Happy Memorial Day! Please take a few moments to remember all of our servicemen and servicewomen who have sacrificed for us and our country.
More medical news stories from around the web on the Satellite Edition of this week’s update over at ER Stories.net.
Amazing story from one of the emergency physicians working when a tornado hit the hospital in Joplin, Missouri.
Failure to properly take medications results in extra $258 billion in medical costs each year according to CVS Caremark study. “If 35% of patients in a group of 100,000 don’t take their medications as directed, there will be 16 heart attacks, five strokes and seven deaths.” Now I wonder how many of those patients weren’t taking their medications as prescribed because CVS Caremark didn’t send them to the patients in a timely fashion … or because CVS Caremark waited to send the patient prescriptions until the doctor rejected some change in medications that CVS Caremark wanted to make.
Romneycare’s “insurance for all” mandate increased costs in Massachusetts by $4.2 billion and increased emergency department visits.
Obstetrician allegedly delays delivery of woman in labor. Father videotaping delivery catches doctor saying “Holy shit!” when child presents in breech position. Child develops cerebral palsy. Jury finds physician liable for $58 million – which is probably more than most community hospitals are worth.
According to a survey of 1,700 emergency physicians, the main reason that more than half of emergency physicians order all of the tests that they do is because of a fear of lawsuits. Nearly half of survey respondents believed that this fear was the largest obstacle to cutting costs in the emergency department. “We have to err on the side of the test.” Suing our way to better healthcare is costing us a lot of money.
Poignant story from one patient in an emergency department watching another patient in the emergency department die.
Right idea, wrong approach. Massachusetts lawmaker proposes bill requiring insurers to reimburse hospitals at a per-diem rate for any patients held in emergency departments longer than 24 hours while waiting for inpatient psychiatric placement. Insurers would be required to assist hospitals in finding available psychiatric beds.
If you’re a hospital administrator and this bill becomes law, wouldn’t you want to keep psychiatric patients in the emergency department as long as possible?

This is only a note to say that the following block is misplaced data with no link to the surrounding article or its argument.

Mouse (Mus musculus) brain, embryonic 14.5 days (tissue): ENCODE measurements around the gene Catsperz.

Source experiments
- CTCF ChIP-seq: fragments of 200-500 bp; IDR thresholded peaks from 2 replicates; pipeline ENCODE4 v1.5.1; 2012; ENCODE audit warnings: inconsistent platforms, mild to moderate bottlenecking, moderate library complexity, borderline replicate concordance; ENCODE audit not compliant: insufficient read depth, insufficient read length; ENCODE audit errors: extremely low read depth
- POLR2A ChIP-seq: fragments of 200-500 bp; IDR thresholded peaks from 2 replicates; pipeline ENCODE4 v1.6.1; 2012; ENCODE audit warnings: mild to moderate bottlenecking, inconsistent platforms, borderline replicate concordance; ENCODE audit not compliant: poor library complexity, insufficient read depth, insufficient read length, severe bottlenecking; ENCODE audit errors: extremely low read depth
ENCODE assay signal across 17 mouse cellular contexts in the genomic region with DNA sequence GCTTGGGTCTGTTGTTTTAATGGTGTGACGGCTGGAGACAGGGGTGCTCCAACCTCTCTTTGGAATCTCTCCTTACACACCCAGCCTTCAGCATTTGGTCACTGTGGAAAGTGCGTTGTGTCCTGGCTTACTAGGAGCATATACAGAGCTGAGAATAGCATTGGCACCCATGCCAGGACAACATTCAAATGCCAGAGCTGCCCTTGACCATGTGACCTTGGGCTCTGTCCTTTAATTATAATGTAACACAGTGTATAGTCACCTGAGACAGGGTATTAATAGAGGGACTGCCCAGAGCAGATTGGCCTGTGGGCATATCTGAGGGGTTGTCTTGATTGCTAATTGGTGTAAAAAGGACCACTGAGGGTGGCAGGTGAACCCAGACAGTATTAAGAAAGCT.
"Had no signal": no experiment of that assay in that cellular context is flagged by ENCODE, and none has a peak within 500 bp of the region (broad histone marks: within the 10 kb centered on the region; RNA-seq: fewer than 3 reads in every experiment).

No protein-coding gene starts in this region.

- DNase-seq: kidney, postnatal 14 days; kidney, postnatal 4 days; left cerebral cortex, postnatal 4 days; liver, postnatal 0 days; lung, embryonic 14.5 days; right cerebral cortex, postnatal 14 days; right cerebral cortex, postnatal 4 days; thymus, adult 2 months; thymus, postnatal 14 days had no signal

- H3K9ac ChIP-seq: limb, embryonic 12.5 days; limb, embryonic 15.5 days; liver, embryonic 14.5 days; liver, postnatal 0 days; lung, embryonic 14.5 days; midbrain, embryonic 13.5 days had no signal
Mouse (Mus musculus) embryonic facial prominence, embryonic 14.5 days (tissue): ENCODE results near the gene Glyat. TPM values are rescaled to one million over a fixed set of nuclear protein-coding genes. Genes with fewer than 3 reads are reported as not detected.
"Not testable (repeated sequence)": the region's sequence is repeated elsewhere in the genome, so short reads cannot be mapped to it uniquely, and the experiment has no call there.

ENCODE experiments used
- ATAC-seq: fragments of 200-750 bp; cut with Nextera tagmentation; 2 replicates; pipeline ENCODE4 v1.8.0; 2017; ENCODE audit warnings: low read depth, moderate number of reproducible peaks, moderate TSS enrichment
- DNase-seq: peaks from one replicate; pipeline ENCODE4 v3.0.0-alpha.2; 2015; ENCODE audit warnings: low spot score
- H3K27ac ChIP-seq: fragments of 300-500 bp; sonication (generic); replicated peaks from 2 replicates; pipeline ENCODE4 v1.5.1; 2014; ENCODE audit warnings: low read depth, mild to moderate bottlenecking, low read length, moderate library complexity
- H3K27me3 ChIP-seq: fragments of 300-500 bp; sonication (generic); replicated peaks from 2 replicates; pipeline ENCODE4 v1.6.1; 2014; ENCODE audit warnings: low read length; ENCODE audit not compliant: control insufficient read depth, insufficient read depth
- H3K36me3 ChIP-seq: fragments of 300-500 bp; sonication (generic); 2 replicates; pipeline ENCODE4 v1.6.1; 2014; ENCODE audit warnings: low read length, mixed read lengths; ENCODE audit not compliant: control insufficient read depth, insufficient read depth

Better idea would be a bill to require fair payments to psychiatric hospitals for accepting and treating such patients, then diminishing payments for each hour on average that patients wait to be transferred to the facility. Hit a given threshold and the hospitals receive no reimbursement. Hit another threshold and the hospitals begin paying penalties to the state.
Reward access and penalize obstructionism.
More free market medicine. UNICEF decides to disclose what pharmaceutical companies are charging for vaccines. See price lists at this link. Patients and physicians should be upset about this data. The wholesale costs Mrs. WhiteCoat pays for her vaccines are in some cases 60 times more than those paid by UNICEF. Many times, insurance companies don’t even reimburse her for the costs of purchasing the medication, so she stops giving them.
When the priority for administrators in Spokane, Washington’s Sacred Heart Medical Center emergency department is “#1 profit, #2 productivity, #3 patient care,” one long-time emergency physician calls it quits. Another news story about the same topic shows additional issues at play, though. At least half of the patients coming to the emergency department are poor or uninsured. The hospital was subsidizing the care provided to those patients. In its latest contract with the physicians, the hospital dramatically reduced that subsidy. One evening, physicians were given an ultimatum to sign a contract that amounted to roughly a 30% cut in pay by 8AM the next day or the hospital would remove all local physicians and replace them with a national contract management group. Several physicians decided to leave. Time will tell whether the staffing cuts at the hospital will affect medical care.